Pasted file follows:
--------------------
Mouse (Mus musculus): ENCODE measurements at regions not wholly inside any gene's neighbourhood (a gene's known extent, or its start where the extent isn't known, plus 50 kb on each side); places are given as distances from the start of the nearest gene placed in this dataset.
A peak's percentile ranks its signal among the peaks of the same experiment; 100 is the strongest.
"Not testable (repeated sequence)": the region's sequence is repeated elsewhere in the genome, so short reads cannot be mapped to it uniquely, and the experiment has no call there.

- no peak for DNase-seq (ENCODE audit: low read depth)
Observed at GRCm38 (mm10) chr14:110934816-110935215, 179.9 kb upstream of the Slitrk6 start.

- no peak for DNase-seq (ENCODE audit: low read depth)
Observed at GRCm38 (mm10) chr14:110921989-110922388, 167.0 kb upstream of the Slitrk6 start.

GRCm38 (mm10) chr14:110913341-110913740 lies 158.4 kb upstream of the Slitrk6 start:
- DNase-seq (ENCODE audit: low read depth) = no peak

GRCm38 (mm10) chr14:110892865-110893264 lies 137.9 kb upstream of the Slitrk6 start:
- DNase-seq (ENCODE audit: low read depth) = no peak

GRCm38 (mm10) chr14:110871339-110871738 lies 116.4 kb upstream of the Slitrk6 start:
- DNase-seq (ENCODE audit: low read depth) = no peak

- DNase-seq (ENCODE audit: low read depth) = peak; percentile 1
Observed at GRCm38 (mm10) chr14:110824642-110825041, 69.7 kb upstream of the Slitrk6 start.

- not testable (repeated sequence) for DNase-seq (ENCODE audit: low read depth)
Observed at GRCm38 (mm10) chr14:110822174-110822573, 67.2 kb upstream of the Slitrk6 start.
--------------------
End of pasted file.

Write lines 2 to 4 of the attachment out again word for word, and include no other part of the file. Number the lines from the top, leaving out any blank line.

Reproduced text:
A peak's percentile ranks its signal among the peaks of the same experiment; 100 is the strongest.
"Not testable (repeated sequence)": the region's sequence is repeated elsewhere in the genome, so short reads cannot be mapped to it uniquely, and the experiment has no call there.

- no peak for DNase-seq (ENCODE audit: low read depth)